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Taking full advantage of the summer sun, this residence in Japan stays warm without the need for supplemental heating thanks to a greenhouse-like sun terrace. Yoshichika Takagi architects designed the minimalist two-story house in Sapporo with an exposed timber frame, economical plywood walls and clear polycarbonate sheeting for a low-cost, low-maintenance home filled with natural daylight.

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The double-height sun room features transparent walls on three sides as well as several oversized skylights, mimicking a greenhouse to keep the home warm throughout the cold months. In warmer weather, it functions as an indoor/outdoor living space, partially opened to the garden.

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This greenhouse makes the compact home feel larger than it really is, especially with the open-plan layout of the ground floor providing views straight from the front door out to the backyard. “It could be positioned on the extension of the Japanese traditional earth floor or the sun room seen in houses of Hokkaido,” say the architects.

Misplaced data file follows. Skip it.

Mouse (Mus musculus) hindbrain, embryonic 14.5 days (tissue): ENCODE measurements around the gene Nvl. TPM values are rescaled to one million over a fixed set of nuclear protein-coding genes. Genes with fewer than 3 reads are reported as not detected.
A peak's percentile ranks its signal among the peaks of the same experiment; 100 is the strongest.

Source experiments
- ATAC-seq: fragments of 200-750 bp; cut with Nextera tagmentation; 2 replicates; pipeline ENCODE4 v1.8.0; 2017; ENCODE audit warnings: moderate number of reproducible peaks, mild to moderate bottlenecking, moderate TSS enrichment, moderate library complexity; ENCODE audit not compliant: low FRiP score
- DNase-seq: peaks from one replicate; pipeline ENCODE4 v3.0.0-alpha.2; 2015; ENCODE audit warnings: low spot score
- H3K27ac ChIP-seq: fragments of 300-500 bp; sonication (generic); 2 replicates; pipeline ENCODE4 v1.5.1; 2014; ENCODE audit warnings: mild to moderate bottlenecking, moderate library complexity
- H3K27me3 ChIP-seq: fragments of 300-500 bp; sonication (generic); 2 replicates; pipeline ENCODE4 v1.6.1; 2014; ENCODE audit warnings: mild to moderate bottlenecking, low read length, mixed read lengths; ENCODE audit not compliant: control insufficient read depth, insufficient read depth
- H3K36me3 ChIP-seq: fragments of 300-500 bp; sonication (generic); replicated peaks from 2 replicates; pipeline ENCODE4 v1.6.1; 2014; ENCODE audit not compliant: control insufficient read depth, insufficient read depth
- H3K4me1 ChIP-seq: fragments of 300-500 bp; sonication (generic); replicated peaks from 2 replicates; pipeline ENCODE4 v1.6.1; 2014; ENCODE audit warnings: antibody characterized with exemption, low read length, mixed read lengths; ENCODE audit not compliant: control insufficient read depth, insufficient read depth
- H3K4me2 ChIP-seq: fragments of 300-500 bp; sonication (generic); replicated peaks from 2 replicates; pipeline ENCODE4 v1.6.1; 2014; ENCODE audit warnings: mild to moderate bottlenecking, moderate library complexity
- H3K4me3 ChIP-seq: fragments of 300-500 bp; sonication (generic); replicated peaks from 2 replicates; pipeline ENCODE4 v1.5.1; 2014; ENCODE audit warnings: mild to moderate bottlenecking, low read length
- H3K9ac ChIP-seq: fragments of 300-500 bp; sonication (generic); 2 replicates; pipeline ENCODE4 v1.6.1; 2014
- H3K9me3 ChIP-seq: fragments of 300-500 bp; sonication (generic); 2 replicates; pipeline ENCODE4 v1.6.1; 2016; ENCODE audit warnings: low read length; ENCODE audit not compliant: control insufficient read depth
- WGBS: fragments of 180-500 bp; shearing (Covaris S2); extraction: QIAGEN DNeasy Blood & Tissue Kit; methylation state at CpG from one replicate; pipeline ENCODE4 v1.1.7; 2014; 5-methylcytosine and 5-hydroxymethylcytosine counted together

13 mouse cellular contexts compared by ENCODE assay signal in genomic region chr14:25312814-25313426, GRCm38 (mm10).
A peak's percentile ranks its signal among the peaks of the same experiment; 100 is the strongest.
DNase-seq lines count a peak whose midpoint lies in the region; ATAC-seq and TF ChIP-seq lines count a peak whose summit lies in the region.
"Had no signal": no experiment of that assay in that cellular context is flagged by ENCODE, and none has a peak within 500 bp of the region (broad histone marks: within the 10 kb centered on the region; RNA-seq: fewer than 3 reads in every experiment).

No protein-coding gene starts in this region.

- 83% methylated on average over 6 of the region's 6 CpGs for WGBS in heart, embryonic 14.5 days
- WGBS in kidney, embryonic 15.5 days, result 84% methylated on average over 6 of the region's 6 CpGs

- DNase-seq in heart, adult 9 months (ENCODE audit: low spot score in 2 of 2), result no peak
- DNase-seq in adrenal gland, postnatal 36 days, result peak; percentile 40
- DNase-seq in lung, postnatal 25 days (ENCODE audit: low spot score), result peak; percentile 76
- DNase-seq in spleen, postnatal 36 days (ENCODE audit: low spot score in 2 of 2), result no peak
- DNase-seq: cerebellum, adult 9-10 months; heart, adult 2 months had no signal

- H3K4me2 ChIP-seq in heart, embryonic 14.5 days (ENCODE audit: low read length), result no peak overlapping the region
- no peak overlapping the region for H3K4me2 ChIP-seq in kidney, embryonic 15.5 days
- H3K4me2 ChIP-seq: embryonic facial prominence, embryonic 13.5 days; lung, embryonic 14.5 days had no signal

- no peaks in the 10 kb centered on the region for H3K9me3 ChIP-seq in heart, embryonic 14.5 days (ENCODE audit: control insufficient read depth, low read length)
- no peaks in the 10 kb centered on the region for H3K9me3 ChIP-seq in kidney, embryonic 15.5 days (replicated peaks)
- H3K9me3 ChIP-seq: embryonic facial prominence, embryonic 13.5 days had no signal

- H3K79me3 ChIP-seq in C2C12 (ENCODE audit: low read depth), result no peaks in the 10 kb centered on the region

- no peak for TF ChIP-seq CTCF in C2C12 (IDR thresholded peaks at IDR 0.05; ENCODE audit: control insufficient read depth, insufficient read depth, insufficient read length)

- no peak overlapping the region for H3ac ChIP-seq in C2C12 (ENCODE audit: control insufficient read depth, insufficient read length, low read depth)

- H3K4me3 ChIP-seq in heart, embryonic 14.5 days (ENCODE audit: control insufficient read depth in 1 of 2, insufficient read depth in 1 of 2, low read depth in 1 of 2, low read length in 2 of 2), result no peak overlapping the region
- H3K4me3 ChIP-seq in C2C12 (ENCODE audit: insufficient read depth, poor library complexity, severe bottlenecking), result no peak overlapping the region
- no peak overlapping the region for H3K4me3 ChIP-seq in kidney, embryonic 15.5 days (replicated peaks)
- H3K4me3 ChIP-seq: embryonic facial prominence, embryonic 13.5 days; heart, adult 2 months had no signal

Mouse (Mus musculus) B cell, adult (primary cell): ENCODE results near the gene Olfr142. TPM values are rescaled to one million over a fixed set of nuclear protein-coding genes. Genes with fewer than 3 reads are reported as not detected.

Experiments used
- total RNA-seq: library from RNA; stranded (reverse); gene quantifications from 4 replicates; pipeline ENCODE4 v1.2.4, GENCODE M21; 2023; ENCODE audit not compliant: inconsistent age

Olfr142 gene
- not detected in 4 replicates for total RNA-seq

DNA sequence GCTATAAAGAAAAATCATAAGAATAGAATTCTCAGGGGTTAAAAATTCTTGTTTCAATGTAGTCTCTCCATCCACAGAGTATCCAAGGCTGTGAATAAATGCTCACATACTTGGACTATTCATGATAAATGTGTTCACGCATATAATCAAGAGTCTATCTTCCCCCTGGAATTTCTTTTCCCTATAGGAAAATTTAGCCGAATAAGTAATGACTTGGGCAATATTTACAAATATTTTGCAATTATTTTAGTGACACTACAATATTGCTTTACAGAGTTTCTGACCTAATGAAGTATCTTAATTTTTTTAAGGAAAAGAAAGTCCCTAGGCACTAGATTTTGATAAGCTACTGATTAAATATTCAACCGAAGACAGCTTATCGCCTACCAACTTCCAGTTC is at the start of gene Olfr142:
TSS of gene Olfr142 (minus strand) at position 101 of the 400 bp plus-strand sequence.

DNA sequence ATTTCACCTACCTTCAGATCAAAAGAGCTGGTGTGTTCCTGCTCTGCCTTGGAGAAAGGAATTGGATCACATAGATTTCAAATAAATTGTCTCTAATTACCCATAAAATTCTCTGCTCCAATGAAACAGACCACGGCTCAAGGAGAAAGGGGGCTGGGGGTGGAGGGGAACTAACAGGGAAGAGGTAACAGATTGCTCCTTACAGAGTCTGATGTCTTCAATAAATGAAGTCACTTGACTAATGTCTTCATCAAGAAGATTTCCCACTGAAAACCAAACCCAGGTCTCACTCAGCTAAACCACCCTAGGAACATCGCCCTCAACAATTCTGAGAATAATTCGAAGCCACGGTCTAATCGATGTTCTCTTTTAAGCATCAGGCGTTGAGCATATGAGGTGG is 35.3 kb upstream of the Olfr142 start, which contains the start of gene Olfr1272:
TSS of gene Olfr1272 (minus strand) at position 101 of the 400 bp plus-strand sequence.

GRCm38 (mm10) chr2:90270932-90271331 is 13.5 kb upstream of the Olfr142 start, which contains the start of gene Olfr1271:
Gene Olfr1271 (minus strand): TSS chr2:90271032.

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The house measures just 570 square feet (53 square meters), with small walled-off rooms upstairs and fun little lofts and hiding spaces throughout. The pale timber framework adds visual interest with criss-crossing lines, and additional skylights bring even more daylight inside.